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Television: Limbaugh changed the way we listen and watch

Rush Limbaugh was more than an instigating, controversial radio commentator who brought his unique take on conservative politics to millions of listeners each weekday at noon.

He was an innovator and pioneer who took talk radio to a new and different kind of popularity, spawning in his wide wake others such as Sean Hannity and Glenn Beck who would present the right of center point of view to both partisans and the curious on airwaves that covered every corner of the United States.

Like Limbaugh or hate him, he deserves incalculable credit for creating a fresh brand of radio that his adversaries to the left of center could never duplicate.

Limbaugh is among the ranks of broadcasting legends such as Phil Donahue, Steve Allen, Ed Sullivan, Lawrence E. Spivak, Dave Garroway, Mark Goodson, Bill Todman, Chet Huntley, David Brinkley, Howard Stern, Lucille Ball, Jack Webb, and others who initiated program formats that became large and intricate genres thriving beyond their origins to become part of both history and legend. Someone has to be the first to build a mass audience from a new concept, be it topical talk, a late-night talk-variety show, a general variety show, a weekly on-air press conference, an in-depth news digest, or an entertainment series, and Limbaugh was that first in presenting politics to radio listeners in a pompous, authoritative, way that was also researched, logical, and pointed.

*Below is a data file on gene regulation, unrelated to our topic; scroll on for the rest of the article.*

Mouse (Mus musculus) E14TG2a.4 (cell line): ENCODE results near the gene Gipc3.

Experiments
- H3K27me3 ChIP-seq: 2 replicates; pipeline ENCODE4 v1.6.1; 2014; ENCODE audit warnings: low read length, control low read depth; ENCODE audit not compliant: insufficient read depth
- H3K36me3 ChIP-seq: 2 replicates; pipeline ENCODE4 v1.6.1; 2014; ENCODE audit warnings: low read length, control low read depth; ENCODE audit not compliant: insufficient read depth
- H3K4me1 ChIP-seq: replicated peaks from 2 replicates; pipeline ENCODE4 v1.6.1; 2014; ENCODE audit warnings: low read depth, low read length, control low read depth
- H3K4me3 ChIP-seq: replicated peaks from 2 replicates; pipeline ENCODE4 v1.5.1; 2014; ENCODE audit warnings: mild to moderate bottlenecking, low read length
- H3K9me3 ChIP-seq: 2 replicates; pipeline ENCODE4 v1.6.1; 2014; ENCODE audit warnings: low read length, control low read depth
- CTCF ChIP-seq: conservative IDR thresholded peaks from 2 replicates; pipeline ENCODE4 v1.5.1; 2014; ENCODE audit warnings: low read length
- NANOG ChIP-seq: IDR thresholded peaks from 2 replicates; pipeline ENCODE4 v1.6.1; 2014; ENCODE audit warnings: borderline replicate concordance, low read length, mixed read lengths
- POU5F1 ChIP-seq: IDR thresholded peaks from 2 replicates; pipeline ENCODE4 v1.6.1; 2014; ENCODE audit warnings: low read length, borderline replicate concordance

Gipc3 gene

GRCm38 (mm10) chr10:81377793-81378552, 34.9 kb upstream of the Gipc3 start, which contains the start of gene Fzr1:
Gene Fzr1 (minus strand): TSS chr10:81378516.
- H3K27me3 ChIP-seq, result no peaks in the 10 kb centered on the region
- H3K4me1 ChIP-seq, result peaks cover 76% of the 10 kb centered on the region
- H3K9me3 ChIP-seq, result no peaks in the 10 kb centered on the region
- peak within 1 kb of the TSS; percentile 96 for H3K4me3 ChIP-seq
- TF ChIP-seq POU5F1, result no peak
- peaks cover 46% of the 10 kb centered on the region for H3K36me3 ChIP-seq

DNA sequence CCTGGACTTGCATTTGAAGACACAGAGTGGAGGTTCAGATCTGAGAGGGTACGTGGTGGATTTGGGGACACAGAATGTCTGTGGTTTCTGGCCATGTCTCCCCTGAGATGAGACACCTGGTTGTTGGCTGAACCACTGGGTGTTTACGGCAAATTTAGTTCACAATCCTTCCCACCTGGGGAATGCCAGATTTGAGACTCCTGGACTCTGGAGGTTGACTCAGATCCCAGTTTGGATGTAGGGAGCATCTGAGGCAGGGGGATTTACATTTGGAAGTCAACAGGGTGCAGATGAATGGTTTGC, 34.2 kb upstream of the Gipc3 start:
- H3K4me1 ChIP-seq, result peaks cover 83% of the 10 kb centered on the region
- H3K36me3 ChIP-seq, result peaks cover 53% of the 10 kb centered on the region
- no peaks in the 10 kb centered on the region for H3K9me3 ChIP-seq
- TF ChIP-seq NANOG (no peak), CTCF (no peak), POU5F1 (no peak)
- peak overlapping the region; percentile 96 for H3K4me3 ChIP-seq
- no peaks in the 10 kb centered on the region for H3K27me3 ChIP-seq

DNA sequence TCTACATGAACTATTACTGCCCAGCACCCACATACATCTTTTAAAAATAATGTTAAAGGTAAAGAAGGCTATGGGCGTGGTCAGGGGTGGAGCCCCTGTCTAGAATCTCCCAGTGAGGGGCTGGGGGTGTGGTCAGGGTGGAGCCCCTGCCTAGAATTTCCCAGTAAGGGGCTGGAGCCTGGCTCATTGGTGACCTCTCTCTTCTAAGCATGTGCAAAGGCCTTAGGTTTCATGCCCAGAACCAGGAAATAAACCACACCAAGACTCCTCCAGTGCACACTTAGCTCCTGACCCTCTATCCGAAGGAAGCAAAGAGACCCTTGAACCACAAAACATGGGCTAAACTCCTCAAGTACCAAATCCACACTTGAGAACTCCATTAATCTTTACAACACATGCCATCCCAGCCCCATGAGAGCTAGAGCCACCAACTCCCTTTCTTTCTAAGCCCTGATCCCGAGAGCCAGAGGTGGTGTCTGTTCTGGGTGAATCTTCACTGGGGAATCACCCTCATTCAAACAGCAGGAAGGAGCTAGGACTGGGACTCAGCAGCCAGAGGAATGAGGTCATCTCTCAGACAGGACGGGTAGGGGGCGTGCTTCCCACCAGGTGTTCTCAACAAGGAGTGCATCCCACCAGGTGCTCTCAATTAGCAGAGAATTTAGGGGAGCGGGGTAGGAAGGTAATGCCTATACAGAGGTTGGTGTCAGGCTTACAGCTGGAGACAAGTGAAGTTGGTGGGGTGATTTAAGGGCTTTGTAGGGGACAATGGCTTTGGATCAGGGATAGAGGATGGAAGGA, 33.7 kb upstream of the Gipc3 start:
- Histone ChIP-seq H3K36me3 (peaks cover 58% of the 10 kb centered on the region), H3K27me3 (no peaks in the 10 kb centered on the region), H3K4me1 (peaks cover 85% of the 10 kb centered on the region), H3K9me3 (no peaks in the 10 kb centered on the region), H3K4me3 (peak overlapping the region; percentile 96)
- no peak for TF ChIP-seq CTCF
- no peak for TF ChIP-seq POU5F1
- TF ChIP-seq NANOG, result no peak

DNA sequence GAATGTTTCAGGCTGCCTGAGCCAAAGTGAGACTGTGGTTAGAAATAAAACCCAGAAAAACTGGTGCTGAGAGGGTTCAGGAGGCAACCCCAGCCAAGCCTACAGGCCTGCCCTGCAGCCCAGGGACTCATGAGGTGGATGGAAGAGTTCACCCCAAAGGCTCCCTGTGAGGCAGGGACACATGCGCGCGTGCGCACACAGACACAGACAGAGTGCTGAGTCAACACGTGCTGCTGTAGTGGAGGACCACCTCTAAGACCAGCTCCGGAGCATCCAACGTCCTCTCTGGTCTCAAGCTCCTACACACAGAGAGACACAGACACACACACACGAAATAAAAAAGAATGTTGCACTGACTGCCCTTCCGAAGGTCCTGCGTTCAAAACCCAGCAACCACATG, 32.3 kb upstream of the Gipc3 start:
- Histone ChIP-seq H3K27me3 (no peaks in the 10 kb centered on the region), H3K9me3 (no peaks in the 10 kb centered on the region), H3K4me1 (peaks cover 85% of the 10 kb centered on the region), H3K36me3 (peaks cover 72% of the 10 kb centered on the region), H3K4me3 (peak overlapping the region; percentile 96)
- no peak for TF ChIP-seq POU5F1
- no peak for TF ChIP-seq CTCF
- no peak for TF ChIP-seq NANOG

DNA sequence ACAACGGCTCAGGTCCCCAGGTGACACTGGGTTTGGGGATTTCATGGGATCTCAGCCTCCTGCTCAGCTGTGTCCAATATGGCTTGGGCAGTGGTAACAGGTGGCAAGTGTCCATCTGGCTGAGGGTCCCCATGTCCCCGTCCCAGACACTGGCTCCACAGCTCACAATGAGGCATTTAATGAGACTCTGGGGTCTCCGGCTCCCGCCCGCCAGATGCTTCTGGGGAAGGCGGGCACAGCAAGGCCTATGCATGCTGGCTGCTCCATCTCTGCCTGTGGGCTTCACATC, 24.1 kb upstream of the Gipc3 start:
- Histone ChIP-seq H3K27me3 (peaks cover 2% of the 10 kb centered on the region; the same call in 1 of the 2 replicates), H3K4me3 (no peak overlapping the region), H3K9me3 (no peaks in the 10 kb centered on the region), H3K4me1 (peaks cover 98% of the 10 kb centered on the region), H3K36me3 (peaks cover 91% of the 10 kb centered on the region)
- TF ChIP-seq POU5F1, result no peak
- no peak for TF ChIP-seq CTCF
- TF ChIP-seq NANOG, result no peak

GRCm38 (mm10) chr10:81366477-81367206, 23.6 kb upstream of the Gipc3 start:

Sure, myriad political talk shows came and went before anyone heard of Rush Limbaugh. Yes, there were demagogues whether they be called Father Coughlin or some Socialist counterpart in the Cold War days. But no one turned political radio, and more precisely conservative radio, into an entity of might, influence, and loyalty like Limbaugh. To many listeners, Rush was the Gospel, the man who told them what they needed to hear to

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